‘Critical moment’ as dozens attend packed-out meeting over revised plans for Redfield Cinema

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Developers plan to divide the Art Deco cinema into 13 HMO ‘cluster units’ comprising 44 en-suite bedrooms

More than 200 residents have opposed revised plans to turn the Redfield Cinema on Church Road into 44 bedsits and a commercial gym.

Developers Landrose plan to divide the Art Deco cinema into 13 HMO ‘cluster units’ comprising 44 en-suite bedrooms with communal kitchens, as well as a gym and communal workspace facilities. A commercial space for a small ‘boutique cinema’ is also proposed.

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The fresh application was submitted on December 22 and has already received more than 200 objections.

At a packed public meeting, members of Save Redfield Cinema Campaign discussed the future of the 110-year-old cinema at the back of the St George’s Hall building, which was previously a Wetherspoon pub until it closed in 2021.

There has been fierce opposition from local residents and the developers withdrew its original plan last year after it received nearly 1,000 objections.

Campaigners say the revised designs are not much better than the original plans, and many want to see the building turned into a community space and cinema with less housing. The cinema first opened as a silent movie theatre in 1912 and was later a Granada cinema.

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Lindsey Garwood of the Save Redfield Cinema Campaign said the campaign had now reached a ‘really critical moment’ but momentum to stop the development is gathering and the number of objections is rising every day.

She said: “I think developers often rely on apathy so we need to keep the campaign going but we have plenty of energy and support to do that.

There was a huge turnout for the public meeting in Redfield There was a huge turnout for the public meeting in Redfield
There was a huge turnout for the public meeting in Redfield | Lindsey Garwood

“The public meeting was very well attended, we had a great reception and people were coming up to us after saying it was very inspiring.

“We have had lots of people since the meeting wanting to volunteer in various ways, whether that’s handing out flyers or offering their skills, which is brilliant.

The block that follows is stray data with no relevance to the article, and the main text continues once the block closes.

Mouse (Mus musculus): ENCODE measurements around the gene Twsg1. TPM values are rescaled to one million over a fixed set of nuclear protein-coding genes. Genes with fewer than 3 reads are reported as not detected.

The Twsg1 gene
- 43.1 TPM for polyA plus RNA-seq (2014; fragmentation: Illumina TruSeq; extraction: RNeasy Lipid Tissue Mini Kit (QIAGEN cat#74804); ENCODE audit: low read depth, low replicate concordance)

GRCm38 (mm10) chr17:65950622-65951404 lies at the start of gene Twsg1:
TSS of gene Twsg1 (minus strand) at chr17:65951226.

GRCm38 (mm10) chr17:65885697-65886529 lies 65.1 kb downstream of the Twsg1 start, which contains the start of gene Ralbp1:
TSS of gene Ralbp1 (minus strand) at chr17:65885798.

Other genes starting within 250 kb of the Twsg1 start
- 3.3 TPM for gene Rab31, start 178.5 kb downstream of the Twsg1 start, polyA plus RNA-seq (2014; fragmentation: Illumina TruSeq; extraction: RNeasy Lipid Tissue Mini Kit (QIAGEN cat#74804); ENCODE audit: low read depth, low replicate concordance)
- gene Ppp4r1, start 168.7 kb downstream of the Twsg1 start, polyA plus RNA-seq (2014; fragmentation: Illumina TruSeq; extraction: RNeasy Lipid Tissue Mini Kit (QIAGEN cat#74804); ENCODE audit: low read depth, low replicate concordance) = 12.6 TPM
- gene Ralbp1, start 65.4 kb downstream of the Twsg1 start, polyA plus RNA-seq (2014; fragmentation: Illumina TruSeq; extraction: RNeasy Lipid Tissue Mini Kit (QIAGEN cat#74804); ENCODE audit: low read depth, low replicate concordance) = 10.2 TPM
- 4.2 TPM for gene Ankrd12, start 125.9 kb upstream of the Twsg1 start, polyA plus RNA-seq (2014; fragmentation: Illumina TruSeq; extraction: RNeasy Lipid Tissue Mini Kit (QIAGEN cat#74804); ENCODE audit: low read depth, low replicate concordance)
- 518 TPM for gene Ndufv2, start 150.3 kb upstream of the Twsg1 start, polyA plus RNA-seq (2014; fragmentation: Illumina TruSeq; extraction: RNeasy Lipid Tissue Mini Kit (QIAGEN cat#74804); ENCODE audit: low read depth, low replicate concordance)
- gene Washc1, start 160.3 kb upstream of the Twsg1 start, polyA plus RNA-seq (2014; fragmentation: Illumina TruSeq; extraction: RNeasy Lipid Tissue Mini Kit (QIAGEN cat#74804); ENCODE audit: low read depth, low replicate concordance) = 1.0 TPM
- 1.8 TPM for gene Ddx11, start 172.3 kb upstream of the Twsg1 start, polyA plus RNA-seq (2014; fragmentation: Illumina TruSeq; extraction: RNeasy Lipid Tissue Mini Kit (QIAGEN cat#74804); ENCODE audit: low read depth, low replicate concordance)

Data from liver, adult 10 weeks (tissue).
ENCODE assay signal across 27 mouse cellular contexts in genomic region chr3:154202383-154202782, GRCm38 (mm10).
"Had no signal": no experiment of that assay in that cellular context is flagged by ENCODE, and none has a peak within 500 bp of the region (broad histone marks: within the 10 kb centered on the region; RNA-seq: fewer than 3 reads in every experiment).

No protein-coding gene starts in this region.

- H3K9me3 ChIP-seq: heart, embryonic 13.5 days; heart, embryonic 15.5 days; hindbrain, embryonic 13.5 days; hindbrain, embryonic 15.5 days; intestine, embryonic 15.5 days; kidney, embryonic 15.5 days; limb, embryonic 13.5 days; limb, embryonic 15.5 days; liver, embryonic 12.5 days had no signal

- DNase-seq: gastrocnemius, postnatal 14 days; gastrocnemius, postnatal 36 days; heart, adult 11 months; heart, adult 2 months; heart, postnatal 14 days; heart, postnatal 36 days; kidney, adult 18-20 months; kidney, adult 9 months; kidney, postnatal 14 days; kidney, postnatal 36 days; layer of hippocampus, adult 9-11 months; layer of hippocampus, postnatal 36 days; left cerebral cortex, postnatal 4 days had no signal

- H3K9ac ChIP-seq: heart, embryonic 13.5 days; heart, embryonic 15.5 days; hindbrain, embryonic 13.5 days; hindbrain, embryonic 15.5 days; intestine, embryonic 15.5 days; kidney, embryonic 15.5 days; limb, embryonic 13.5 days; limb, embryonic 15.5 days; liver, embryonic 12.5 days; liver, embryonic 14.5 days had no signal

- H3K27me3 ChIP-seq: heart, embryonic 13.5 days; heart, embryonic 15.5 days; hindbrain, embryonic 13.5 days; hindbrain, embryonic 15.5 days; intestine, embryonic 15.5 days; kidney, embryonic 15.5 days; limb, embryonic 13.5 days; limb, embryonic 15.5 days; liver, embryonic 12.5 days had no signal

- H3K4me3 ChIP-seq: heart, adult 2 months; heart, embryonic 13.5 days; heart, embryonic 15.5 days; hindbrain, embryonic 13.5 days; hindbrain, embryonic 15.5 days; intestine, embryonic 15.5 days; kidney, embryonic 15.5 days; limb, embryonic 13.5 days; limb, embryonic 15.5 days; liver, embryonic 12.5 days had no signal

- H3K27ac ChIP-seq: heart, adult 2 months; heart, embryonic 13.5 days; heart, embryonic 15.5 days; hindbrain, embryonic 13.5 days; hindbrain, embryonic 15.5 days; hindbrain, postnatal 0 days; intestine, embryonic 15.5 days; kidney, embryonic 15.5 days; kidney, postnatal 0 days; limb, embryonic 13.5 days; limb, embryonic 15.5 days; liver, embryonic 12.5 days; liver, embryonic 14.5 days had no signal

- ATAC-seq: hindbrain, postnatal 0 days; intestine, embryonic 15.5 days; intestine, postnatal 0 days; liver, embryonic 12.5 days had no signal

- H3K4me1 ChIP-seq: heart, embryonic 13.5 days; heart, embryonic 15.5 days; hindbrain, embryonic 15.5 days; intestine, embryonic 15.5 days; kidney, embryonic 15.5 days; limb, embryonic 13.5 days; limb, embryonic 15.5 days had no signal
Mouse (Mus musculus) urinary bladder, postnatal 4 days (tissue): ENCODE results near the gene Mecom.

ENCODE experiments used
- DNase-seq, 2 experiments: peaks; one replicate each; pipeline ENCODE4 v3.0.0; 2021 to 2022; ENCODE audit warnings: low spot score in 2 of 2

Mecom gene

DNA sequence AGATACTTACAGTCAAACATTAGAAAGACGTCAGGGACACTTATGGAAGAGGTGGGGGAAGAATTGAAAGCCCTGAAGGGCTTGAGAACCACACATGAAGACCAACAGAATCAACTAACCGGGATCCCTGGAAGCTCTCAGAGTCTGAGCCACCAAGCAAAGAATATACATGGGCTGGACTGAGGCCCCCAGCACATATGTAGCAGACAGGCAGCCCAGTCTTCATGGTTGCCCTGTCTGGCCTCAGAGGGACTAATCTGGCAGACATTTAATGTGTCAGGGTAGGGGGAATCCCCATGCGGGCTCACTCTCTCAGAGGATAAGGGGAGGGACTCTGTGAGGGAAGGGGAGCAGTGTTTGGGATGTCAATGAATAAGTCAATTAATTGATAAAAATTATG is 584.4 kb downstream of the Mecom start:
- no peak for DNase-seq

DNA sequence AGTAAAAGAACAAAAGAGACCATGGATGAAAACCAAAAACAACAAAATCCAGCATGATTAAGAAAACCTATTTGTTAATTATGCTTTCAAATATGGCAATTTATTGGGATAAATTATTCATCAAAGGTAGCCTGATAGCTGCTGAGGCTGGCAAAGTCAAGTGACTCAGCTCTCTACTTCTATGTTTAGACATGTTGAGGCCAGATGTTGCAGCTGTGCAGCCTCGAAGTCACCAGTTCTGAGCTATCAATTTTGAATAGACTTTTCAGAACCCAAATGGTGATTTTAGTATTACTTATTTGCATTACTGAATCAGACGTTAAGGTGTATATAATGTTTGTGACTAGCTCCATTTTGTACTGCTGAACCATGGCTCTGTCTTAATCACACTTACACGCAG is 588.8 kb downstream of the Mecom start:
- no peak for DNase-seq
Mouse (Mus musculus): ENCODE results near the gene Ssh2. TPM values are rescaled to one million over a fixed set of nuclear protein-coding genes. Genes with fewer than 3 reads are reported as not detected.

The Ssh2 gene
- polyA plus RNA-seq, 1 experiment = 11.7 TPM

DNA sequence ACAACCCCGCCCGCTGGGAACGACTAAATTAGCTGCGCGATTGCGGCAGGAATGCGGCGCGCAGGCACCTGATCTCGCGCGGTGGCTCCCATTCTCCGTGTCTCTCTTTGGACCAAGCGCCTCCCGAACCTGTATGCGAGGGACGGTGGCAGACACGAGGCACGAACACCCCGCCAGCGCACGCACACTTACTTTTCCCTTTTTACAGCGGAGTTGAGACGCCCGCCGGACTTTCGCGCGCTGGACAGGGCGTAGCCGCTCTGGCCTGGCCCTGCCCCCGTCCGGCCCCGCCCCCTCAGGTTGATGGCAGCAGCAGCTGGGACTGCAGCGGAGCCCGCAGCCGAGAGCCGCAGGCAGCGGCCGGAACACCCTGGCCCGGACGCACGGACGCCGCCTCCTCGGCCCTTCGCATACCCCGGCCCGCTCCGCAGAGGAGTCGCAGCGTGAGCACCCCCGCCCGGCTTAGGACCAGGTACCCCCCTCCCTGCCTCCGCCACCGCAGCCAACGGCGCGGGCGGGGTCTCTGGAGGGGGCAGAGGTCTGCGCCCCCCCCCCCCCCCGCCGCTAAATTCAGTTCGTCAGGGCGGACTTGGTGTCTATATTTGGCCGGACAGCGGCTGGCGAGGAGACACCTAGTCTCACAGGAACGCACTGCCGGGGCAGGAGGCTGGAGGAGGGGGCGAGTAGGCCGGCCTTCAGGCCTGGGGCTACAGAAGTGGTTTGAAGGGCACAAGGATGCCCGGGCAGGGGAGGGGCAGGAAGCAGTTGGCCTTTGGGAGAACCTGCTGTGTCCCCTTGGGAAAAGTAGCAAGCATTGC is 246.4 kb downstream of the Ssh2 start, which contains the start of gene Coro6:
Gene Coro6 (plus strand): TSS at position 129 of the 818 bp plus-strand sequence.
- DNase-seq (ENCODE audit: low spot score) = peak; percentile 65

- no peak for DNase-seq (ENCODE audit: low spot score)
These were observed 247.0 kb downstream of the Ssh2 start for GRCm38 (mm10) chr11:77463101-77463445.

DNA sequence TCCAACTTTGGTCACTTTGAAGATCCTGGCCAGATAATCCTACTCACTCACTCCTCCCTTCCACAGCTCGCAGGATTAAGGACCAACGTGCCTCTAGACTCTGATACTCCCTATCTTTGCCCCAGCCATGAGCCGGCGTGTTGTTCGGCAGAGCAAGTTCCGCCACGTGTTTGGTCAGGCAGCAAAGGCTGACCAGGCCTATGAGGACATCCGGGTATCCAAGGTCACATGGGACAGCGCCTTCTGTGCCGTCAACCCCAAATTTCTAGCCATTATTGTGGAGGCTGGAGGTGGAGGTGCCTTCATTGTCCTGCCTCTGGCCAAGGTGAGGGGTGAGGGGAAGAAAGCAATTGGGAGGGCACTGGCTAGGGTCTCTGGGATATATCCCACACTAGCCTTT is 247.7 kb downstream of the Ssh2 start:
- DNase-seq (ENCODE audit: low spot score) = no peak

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“This was the first time we’ve shown our hand and stated our vision. We have serious supporters from politicians to business people saying they do think our vision is realistic and we feel much more confident in arguing our case. We had some great comments about our vision so we know we’re on the right track.”

Save Redfield Cinema are campaigning to keep the building as a community assetSave Redfield Cinema are campaigning to keep the building as a community asset
Save Redfield Cinema are campaigning to keep the building as a community asset | Redfield Cinema

Lindsey said the new plans made by the developers were ‘superficial’ and similar to the previous one.

She said: “In a way, I think that’s in the campaign’s favour. I was there on the night Landrose did their consultation in the St George’s Hall and people were coming out of there furious because they felt they weren’t being listened to and they were being talked to quite disrespectfully, they felt angered.

“It’s such an outrageous planning application with so little change from the last one. They’ve said perhaps they can use some of the old seats from the cinema but that’s not even in their plans. It’s just pulling the wool over people’s eyes and pure tokenism.

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“We now need the 1,000 people who objected last time to object again and we need people to talk to us so we’re doing online and in-person meetings so residents can discuss things.

Artist impression of the boutique cinema proposed as part of the developmentArtist impression of the boutique cinema proposed as part of the development
Artist impression of the boutique cinema proposed as part of the development | sd

“People often feel quite powerless in these situations and think developers will get their way but I think this is one instance where we aren’t powerless. This is the kind of campaign where every voice and every opinion is heard. The more local people who object, the better.

“We all know we need housing but there is plenty of housing being built nearby. Why take the largest building on the high street and one with a heritage cinema that’s been in public use for more than a century?”

One of the new volunteers to sign up to help the campaign is Claire. She said: “Church Road is undergoing a transformation and attracting new independent businesses, but we are lacking a community space and St George’s Hall is perfect.

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“To lose it to bedsits would be criminal. We have an opportunity to breathe new life into this gorgeous building and return it to its rightful place as a centre for the community.”

The planning application will be decided by Bristol City Council in the coming months. It can be viewed and commented on by visiting the council’s planning portal here and using the reference number 22/06037/F.

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